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Time Consistency of Monetary Policy in the Open Economy (Revised: 8-90)


  • Henning Bohn


The paper is concerned with time-consistency problems caused by monetary policy in an open economy. The temptation to generate surplus inflation is shown to depend positively on the amounts of nominal debt issued by the government or issued by individuals. Private debt matters, because inflationary money growth causes redistribution between domestic residents and foreigners. A government that cares about welfare of its residents will be tempted to inflate whenever it or its residents have issued nominal debt to foreigners. A net creditor position, however, may eliminate the time-consistency problem. If money supply affects real exchange rates, foreign currency debt has similar incentive effects as nominal debt, but typically in the opposite direction. The time-consistency problem may be reduced or even eliminated by issuing foreign currency debt. To maximize the incentive effect, this debt should be sold to foreigners. Hence, international portfolio diversification may reduce welfare. For the United States, these international considerations should become increasingly relevant as the country accumulates external deficits. My estimates indicate that the incentive to inflate more than doubled between 1982 and 1987. More than two-thirds of this increase was due to higher external debt, which was largely financed in nominal terms.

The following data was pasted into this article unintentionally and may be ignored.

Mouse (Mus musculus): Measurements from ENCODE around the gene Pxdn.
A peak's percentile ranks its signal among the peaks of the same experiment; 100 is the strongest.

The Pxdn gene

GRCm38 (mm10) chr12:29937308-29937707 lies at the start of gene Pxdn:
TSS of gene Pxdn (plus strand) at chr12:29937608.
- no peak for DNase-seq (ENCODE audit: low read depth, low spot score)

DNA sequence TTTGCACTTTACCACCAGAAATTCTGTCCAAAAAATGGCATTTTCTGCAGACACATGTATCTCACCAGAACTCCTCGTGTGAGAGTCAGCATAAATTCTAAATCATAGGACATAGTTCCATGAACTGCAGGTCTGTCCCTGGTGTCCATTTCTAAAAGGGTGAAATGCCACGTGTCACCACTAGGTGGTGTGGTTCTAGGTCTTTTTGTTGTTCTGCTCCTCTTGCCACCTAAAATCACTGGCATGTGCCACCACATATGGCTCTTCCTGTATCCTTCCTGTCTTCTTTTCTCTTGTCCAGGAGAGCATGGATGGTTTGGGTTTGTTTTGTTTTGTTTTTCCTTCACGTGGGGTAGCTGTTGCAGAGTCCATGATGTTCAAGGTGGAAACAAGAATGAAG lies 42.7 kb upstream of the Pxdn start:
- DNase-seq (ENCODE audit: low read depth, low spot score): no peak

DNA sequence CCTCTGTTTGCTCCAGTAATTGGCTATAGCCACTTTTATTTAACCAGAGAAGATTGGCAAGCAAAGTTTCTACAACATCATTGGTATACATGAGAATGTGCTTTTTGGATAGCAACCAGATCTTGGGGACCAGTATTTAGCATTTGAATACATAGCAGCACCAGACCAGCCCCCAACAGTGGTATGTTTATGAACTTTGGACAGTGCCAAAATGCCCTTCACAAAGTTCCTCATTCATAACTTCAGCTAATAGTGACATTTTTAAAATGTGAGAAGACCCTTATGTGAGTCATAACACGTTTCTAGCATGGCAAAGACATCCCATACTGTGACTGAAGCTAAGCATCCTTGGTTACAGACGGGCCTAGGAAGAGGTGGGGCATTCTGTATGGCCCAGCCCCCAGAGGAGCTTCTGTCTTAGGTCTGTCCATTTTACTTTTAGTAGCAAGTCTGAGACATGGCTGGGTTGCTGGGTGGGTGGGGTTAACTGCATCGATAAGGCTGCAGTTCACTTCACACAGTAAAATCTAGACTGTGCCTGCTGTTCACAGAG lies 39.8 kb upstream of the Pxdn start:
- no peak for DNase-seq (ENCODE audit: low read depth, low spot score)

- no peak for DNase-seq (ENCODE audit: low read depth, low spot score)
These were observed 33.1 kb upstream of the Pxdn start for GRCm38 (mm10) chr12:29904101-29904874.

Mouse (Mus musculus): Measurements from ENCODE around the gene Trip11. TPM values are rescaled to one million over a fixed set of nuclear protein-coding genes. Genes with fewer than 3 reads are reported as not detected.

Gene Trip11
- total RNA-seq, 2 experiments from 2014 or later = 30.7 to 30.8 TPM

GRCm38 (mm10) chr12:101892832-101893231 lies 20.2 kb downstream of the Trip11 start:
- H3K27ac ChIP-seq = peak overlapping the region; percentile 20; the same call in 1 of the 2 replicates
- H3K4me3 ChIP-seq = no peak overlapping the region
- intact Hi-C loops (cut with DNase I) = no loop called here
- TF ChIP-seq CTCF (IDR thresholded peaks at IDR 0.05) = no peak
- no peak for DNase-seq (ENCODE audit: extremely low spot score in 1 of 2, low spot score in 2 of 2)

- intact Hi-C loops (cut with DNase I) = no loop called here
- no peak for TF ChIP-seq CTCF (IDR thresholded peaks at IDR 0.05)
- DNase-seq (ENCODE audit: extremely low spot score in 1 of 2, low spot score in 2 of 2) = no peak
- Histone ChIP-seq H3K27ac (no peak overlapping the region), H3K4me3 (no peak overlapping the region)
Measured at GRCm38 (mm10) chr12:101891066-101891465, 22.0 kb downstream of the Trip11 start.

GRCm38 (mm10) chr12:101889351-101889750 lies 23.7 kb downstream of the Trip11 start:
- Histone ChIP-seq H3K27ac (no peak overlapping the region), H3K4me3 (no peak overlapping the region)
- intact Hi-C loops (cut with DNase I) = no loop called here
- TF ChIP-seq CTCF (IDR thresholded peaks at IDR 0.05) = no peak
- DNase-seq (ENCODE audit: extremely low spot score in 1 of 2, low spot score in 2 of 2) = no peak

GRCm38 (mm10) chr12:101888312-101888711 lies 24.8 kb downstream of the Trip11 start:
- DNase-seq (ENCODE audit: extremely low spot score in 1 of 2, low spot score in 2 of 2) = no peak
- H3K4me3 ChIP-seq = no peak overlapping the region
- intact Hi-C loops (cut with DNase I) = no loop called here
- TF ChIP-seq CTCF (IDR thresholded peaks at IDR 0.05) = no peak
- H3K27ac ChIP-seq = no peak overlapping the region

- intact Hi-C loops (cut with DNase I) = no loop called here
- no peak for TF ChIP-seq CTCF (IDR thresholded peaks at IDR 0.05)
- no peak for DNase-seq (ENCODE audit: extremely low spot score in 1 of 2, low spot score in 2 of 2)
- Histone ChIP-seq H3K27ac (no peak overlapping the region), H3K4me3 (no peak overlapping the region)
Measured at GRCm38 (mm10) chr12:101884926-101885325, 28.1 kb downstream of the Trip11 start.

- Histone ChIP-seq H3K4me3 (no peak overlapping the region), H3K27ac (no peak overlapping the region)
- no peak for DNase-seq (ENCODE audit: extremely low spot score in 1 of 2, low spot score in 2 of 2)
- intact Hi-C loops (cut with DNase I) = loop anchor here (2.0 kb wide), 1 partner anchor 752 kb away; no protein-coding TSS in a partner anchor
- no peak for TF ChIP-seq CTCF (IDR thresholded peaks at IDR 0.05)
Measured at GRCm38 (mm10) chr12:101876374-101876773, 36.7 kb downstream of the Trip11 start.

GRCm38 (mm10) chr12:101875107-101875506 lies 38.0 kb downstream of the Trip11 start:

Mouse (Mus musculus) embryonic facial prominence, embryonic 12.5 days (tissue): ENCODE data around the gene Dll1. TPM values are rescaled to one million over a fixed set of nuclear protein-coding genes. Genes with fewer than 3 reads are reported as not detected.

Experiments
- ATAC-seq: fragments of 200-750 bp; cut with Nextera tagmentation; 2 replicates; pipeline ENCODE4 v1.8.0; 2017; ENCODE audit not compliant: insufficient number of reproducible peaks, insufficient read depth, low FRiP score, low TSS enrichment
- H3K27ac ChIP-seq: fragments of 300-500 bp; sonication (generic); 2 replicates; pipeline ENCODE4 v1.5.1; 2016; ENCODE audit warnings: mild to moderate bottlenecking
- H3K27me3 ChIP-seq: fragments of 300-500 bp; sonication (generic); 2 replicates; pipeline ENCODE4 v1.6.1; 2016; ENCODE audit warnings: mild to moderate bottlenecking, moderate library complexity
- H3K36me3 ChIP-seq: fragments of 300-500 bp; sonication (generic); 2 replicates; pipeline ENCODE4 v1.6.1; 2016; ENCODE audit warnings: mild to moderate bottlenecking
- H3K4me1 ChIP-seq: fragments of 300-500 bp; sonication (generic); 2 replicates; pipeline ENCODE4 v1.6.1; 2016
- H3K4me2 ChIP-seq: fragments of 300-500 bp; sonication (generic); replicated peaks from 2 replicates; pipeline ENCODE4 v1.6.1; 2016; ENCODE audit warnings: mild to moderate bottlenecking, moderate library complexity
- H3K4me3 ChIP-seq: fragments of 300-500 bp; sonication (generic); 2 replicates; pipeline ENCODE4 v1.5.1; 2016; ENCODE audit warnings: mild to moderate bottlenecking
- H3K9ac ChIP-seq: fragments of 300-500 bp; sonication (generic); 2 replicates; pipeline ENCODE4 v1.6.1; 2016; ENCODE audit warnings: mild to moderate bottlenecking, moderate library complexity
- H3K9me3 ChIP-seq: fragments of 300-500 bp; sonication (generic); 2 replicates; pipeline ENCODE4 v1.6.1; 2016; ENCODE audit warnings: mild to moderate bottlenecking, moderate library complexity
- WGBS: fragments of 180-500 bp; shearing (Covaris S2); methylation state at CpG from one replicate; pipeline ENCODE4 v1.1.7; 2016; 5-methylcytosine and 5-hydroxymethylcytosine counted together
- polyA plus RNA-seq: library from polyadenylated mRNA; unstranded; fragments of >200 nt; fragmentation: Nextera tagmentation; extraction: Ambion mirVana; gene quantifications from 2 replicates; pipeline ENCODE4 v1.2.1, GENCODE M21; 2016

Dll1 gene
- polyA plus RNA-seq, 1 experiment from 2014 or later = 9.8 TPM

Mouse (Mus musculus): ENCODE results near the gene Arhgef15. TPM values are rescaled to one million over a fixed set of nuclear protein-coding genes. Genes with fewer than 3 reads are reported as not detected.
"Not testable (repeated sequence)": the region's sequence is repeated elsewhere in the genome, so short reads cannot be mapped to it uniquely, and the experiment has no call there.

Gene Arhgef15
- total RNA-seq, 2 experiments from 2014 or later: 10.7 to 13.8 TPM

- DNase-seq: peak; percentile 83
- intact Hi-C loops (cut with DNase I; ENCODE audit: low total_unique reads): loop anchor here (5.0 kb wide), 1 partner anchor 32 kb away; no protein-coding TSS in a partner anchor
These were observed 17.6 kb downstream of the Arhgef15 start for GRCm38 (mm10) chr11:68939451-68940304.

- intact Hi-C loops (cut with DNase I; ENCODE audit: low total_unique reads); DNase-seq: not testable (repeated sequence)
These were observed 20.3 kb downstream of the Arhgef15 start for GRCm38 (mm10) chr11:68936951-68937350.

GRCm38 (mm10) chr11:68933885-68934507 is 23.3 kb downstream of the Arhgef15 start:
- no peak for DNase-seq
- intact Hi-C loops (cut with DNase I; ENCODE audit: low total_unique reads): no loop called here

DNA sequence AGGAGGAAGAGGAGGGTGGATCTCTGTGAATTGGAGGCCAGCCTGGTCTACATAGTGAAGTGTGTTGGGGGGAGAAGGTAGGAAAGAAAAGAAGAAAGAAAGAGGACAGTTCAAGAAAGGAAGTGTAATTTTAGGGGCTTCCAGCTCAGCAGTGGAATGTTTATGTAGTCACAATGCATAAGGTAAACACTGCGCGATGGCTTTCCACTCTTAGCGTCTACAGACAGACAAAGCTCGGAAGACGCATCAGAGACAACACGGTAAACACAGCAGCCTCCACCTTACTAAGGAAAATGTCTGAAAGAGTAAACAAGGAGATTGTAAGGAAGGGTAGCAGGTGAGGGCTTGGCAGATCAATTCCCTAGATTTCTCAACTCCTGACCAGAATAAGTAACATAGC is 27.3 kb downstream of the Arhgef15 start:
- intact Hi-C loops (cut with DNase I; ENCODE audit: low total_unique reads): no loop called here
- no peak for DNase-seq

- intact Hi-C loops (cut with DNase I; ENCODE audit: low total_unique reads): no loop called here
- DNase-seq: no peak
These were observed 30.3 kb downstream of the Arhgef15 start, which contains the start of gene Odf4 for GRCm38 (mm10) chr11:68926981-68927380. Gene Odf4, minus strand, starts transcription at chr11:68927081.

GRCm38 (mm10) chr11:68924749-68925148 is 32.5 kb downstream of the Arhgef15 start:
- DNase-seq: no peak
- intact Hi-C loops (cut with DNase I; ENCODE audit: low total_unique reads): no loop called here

Suggested Citation

  • Henning Bohn, "undated". "Time Consistency of Monetary Policy in the Open Economy (Revised: 8-90)," Rodney L. White Center for Financial Research Working Papers 33-88, Wharton School Rodney L. White Center for Financial Research.
  • Handle: RePEc:fth:pennfi:33-88

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    Cited by:

    1. Maurice Obstfeld, 1990. "The Effectiveness of Foreign-Exchange Intervention: Recent Experience, 1985- 1988," NBER Chapters,in: International Policy Coordination and Exchange Rate Fluctuations, pages 197-246 National Bureau of Economic Research, Inc.
    2. Maurice Obstfeld, 1988. "The Effectiveness of Foreign-Exchange Intervention: Recent Experience," NBER Working Papers 2796, National Bureau of Economic Research, Inc.

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